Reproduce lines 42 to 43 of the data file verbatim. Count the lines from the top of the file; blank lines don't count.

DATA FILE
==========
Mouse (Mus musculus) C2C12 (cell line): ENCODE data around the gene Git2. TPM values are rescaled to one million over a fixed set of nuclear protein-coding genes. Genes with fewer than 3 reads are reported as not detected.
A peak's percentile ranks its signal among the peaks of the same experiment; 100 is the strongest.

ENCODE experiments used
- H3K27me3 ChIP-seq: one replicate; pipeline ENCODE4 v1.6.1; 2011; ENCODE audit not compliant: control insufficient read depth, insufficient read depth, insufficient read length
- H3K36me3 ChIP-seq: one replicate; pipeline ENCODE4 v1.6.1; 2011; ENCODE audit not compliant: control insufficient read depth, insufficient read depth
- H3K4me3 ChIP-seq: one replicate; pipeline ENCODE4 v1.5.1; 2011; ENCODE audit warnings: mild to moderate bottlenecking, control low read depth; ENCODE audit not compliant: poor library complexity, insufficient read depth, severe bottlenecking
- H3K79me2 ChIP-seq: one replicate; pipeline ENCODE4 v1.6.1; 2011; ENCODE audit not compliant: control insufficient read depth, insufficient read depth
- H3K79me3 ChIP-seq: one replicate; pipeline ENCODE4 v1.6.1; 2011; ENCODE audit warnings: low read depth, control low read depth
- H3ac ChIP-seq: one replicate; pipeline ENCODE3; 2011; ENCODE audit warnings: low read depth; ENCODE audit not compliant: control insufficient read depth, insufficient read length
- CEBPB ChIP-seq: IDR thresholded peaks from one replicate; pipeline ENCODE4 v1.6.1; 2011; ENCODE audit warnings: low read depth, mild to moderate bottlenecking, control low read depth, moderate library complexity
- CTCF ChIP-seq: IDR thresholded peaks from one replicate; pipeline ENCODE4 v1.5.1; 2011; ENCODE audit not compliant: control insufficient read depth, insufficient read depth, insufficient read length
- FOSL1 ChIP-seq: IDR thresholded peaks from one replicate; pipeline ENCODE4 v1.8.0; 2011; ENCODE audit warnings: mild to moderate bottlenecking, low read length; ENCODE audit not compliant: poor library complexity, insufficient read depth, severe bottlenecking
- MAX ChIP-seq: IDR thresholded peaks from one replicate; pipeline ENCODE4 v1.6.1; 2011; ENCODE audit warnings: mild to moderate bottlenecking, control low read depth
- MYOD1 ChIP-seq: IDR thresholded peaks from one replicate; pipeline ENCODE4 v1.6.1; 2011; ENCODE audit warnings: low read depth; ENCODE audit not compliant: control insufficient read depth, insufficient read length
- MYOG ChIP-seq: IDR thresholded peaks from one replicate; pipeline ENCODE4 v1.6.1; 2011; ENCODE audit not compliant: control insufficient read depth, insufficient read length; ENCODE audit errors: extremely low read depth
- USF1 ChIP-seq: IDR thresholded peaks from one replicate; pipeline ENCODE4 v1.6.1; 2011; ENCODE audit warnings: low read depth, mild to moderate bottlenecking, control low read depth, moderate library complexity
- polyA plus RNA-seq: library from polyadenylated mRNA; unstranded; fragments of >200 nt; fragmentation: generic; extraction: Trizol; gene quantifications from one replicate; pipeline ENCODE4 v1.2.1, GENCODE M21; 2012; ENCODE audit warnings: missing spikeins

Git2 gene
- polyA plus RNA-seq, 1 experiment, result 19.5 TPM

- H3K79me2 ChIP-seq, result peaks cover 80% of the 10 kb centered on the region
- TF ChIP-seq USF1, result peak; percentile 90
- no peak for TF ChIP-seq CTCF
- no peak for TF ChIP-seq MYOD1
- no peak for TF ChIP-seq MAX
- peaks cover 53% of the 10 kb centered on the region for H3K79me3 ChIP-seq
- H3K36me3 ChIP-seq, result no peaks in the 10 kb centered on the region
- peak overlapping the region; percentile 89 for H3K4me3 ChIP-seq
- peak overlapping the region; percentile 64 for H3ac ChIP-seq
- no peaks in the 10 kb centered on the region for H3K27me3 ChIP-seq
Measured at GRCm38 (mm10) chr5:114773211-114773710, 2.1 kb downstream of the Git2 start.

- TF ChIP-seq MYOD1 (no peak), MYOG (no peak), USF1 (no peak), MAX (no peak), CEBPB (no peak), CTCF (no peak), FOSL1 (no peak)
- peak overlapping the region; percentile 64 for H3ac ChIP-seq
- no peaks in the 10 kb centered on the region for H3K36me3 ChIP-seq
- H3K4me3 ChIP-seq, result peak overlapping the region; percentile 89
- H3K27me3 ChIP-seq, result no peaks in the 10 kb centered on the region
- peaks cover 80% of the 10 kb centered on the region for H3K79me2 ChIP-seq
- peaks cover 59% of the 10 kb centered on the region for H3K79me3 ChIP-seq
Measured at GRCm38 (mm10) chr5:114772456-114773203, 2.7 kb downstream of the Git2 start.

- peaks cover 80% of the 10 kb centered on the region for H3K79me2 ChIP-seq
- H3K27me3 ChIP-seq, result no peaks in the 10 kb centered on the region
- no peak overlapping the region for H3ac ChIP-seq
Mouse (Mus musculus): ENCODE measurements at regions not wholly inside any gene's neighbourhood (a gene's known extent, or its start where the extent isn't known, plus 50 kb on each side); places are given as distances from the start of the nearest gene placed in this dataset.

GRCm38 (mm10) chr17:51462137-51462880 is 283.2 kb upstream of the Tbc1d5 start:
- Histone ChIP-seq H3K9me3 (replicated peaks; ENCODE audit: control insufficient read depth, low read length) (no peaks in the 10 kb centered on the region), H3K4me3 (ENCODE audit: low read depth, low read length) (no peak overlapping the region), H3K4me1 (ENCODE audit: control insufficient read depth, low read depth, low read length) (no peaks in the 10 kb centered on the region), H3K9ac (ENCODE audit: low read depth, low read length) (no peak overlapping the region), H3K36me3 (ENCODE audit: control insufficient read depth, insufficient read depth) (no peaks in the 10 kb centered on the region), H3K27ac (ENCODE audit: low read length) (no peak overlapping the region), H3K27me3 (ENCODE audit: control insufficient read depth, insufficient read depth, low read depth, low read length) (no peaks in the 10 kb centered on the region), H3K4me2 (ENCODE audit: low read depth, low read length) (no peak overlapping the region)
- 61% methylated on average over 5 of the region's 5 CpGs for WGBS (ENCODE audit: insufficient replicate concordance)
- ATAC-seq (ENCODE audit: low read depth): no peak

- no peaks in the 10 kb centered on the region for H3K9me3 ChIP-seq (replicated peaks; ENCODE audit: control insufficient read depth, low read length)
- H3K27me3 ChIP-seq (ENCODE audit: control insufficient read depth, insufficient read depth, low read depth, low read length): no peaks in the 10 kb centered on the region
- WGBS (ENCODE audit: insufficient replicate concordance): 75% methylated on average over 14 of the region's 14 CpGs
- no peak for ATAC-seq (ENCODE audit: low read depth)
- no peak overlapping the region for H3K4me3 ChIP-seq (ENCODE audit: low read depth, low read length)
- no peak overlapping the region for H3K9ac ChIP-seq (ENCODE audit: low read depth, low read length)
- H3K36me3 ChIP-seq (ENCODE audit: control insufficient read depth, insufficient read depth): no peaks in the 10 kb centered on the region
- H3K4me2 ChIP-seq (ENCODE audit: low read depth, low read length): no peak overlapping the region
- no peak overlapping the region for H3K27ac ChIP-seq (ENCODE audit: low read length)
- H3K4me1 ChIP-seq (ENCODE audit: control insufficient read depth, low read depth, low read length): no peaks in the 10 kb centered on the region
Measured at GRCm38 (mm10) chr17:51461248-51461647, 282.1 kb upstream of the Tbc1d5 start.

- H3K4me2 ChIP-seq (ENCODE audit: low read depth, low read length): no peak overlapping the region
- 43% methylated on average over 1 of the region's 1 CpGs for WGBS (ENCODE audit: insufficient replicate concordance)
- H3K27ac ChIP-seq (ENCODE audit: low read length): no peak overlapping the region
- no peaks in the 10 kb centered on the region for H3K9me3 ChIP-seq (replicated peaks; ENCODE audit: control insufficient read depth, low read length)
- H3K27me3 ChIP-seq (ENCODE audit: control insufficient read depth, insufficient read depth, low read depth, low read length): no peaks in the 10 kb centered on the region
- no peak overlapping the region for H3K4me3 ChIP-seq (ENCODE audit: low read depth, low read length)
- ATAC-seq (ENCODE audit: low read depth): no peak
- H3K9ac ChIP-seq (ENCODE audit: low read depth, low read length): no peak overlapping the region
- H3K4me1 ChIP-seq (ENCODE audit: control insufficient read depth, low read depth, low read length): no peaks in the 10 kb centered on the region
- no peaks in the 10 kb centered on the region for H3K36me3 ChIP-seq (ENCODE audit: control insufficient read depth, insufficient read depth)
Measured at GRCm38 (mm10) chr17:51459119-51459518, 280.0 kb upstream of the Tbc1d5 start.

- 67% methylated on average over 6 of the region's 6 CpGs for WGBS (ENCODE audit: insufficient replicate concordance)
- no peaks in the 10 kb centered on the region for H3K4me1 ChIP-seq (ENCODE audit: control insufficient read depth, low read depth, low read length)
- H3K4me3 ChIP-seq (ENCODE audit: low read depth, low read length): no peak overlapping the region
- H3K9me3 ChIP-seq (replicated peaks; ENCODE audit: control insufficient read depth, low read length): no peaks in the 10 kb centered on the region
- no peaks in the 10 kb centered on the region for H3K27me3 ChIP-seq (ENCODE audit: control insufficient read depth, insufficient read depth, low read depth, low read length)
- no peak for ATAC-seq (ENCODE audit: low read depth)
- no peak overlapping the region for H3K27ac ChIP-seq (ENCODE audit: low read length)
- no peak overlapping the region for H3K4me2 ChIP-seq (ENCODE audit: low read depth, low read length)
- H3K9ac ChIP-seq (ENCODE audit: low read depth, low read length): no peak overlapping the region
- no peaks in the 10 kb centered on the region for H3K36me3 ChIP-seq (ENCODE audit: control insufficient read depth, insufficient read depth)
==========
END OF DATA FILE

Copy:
Mouse (Mus musculus): ENCODE measurements at regions not wholly inside any gene's neighbourhood (a gene's known extent, or its start where the extent isn't known, plus 50 kb on each side); places are given as distances from the start of the nearest gene placed in this dataset.

GRCm38 (mm10) chr17:51462137-51462880 is 283.2 kb upstream of the Tbc1d5 start: